Not really a psychological article, is it? And yet, it’s probably one of the hardest things for us all to think about. The what was, the what could have been and the what will be? Our hopes, dreams and expectations.
As far as we know from the study of animal behaviour hopes, dreams and expectations are not exclusive human concepts. Of course consciousness, as we know it in humans, permits forethought, consideration of the future, of what could be, of ‘the end’ – death, that frightening yet inevitable finish line by which we must attempt to achieve everything we want. Or else be at peace with what we did.
But expectations, ritual, needing things in their right place – that’s not exclusively human. I’m sure if you have a pet you’ve noticed the phenomenon of them meeting you at the door. Maybe someone pet sits and they’re like “They were waiting by the door for you – must have known you were coming home?” well, yes. Many animals have an acute awareness of time. Cats, for example, are very spatio-temporal. They organise their territories as such, your garden might be your cat’s during the day but night is a different matter and the cats know this. When they have a disagreement about it is when you get the howling and wailing.
Why the howling and wailing? Because one or other of them was expecting that space to themselves and didn’t get it. Whatever the reason, to chill out and lick their genitals, to sniff corners of things, to rub their head on stuff, to hunt – the reason doesn’t matter. What matters is the expectation, an expectation that wasn’t met.
This, then, causes a conflict – in this case a stand-off, possibly a fight. The cat is distressed, to give it any other emotional label would be anthropomorphising, I think. It causes the cat elevated levels of stress hormones, increased heart rate, perhaps piloerection, that’s when hairs stand on end and not some weird dick thing. All signs that humans experience, too, when they are disrupted and distressed.
As far as we can tell, though, cats live in the moment – cognitively. They’re not masters of mindfulness or anything. Their disruption is present “My ritual behaviour led me to expect this territory to be solely occupied by me. There is another cat. That is a disruption. I am distressed. I will deal with this disruption by either standing my ground or running away. I shall learn from this experience and future behaviours shall be shaped by it.” As far as I know that’s the cat thought process.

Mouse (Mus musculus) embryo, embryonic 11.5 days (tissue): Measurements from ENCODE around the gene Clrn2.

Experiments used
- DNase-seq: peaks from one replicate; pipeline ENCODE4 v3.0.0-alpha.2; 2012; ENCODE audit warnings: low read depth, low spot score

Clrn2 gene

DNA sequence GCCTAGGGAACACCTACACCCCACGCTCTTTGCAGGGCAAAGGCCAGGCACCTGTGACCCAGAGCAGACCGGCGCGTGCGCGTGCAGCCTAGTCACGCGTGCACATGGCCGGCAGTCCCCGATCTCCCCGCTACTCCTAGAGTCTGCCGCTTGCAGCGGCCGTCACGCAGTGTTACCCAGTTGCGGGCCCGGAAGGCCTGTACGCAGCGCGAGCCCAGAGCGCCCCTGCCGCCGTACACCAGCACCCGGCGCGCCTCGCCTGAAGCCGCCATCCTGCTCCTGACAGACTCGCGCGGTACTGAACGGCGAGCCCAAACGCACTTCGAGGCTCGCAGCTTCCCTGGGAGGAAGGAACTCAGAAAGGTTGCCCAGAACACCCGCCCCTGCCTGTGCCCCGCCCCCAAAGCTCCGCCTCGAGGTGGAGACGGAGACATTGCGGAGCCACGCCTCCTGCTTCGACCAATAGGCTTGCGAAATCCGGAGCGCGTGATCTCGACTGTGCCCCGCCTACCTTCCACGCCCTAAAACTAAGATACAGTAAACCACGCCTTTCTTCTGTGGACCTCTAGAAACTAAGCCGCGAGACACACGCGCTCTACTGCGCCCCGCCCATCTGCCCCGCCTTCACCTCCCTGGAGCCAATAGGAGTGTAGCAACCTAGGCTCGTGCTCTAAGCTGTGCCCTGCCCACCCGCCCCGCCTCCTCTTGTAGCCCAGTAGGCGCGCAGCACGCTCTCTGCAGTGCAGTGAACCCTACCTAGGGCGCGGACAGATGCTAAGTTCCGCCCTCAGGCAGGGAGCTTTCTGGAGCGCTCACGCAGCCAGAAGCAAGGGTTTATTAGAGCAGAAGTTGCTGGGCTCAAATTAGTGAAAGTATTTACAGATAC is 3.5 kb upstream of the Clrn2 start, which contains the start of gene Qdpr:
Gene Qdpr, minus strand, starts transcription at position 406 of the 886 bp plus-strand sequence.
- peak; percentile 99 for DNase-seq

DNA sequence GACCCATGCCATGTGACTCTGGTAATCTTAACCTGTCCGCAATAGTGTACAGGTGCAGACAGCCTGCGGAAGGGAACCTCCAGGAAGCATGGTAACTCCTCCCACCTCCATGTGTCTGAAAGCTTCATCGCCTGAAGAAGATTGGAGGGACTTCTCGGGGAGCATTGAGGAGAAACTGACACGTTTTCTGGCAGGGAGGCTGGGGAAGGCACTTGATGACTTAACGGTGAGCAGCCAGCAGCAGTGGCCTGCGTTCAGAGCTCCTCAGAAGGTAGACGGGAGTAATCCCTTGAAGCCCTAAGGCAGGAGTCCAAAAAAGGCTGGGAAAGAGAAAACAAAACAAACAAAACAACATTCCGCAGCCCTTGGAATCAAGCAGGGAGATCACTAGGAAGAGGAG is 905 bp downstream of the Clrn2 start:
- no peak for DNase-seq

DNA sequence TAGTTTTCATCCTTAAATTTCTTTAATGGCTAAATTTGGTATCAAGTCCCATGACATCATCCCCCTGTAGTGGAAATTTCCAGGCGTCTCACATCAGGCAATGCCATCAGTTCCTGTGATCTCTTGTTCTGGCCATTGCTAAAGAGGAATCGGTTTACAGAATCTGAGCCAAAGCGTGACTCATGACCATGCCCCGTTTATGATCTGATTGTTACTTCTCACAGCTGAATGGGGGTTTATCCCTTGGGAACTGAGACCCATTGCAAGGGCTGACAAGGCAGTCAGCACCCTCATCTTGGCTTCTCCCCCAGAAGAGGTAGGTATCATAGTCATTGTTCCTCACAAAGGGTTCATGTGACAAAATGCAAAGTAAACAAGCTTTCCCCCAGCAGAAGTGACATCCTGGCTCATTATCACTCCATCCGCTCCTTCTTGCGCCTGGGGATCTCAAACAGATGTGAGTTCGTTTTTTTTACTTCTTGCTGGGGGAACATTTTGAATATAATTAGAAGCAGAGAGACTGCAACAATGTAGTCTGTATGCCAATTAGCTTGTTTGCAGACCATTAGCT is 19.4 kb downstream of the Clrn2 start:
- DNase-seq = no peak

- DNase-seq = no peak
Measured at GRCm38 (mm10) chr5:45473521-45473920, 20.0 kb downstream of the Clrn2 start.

Humans, though, well disappointment punches us in the future, too. Our response might be “My ritual behaviour led me to expect this territory to be solely occupied by me. There is another person. That is a disruption. I am distressed. I will deal with this disruption by either standing my ground or running away. I shall learn from this experience and future behaviours shall be shaped by it…But I’m scared. What if this happens again? What if this happens next Tuesday when I’m supposed to be getting my MRI and some other bastard just walks in? What if this happens when I’m on the toilet? Who is this damn invader? Is this how things are going to be in the future?”
Cats might fear a place where they have had and lost a conflict. Forcing a cat to be in that place may cause it exceptional stress and fear. But they won’t necessarily have the same reaction at the mere thought of that place. The idea of ‘going’ – a future tense – to that place is not enough to cause stress. It can in humans.
We’re insensitive about that. “If at first you don’t succeed…”, “Good things come to those who wait,”, “When one door closes another one opens,” – It’s not true, though, is it?
We’ve talked about various cognitive biases before and they all tie in to disappointment; whether selective biases, confirmation biases etc. cause us to believe something should be; or whether things like the just-world hypothesis lead us to believe that so long as you try hard enough you’ll eventually ‘win’.
The problem is it just doesn’t work like that. Human disappointment is inevitable. Sometimes things won’t go your way. Your football team won’t win every match, you won’t get every promotion, you probably won’t get 100% on every test and unfortunately some, if not the majority of the electorate, will vote for that political party you hate.